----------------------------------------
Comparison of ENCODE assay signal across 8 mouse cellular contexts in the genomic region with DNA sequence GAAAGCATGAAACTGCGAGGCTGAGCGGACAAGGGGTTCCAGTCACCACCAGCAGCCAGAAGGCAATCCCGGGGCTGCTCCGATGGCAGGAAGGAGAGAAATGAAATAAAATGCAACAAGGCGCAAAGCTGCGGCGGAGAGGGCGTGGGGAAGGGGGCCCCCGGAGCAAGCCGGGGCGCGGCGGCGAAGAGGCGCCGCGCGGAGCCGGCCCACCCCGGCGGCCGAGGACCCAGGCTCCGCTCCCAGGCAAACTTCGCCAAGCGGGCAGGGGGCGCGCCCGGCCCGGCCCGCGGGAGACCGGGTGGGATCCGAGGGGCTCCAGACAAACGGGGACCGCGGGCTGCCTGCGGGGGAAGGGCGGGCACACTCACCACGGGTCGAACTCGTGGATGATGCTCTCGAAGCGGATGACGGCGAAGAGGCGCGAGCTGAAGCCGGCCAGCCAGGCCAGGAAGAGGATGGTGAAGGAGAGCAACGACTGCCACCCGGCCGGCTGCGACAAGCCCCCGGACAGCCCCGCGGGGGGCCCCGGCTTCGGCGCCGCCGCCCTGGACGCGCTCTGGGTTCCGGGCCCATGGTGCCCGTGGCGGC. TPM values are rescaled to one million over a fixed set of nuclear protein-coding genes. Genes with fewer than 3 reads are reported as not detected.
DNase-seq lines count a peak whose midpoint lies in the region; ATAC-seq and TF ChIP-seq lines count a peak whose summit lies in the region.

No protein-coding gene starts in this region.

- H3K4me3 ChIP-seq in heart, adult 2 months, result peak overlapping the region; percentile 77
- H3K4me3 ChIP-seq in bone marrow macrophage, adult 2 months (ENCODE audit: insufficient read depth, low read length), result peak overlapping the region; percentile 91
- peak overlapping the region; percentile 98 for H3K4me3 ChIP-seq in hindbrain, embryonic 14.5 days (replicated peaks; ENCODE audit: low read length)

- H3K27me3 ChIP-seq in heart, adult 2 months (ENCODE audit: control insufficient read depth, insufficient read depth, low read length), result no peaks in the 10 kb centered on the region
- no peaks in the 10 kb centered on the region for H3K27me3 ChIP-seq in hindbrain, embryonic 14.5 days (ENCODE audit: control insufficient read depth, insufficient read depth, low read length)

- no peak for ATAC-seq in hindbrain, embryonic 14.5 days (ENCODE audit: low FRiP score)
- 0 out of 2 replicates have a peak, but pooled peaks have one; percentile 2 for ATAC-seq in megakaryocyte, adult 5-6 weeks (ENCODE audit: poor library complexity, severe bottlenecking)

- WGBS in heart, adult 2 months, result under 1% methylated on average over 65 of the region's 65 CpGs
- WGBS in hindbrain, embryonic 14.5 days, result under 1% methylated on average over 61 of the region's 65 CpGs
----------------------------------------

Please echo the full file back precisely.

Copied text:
Comparison of ENCODE assay signal across 8 mouse cellular contexts in the genomic region with DNA sequence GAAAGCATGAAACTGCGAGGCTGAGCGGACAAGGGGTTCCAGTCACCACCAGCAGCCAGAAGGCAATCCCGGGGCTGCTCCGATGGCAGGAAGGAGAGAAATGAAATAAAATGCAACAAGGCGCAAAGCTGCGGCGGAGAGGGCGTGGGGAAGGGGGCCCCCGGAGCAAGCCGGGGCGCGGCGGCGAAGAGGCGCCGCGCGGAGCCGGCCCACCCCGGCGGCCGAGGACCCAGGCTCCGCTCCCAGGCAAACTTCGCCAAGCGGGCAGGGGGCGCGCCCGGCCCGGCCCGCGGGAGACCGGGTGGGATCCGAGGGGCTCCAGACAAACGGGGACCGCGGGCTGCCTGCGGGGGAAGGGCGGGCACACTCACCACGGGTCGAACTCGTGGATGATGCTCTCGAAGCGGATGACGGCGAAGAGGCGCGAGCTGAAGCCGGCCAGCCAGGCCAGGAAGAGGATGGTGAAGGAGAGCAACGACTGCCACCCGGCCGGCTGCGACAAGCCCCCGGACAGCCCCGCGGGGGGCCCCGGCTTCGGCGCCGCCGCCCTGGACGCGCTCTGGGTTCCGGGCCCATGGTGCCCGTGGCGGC. TPM values are rescaled to one million over a fixed set of nuclear protein-coding genes. Genes with fewer than 3 reads are reported as not detected.
DNase-seq lines count a peak whose midpoint lies in the region; ATAC-seq and TF ChIP-seq lines count a peak whose summit lies in the region.

No protein-coding gene starts in this region.

- H3K4me3 ChIP-seq in heart, adult 2 months, result peak overlapping the region; percentile 77
- H3K4me3 ChIP-seq in bone marrow macrophage, adult 2 months (ENCODE audit: insufficient read depth, low read length), result peak overlapping the region; percentile 91
- peak overlapping the region; percentile 98 for H3K4me3 ChIP-seq in hindbrain, embryonic 14.5 days (replicated peaks; ENCODE audit: low read length)

- H3K27me3 ChIP-seq in heart, adult 2 months (ENCODE audit: control insufficient read depth, insufficient read depth, low read length), result no peaks in the 10 kb centered on the region
- no peaks in the 10 kb centered on the region for H3K27me3 ChIP-seq in hindbrain, embryonic 14.5 days (ENCODE audit: control insufficient read depth, insufficient read depth, low read length)

- no peak for ATAC-seq in hindbrain, embryonic 14.5 days (ENCODE audit: low FRiP score)
- 0 out of 2 replicates have a peak, but pooled peaks have one; percentile 2 for ATAC-seq in megakaryocyte, adult 5-6 weeks (ENCODE audit: poor library complexity, severe bottlenecking)

- WGBS in heart, adult 2 months, result under 1% methylated on average over 65 of the region's 65 CpGs
- WGBS in hindbrain, embryonic 14.5 days, result under 1% methylated on average over 61 of the region's 65 CpGs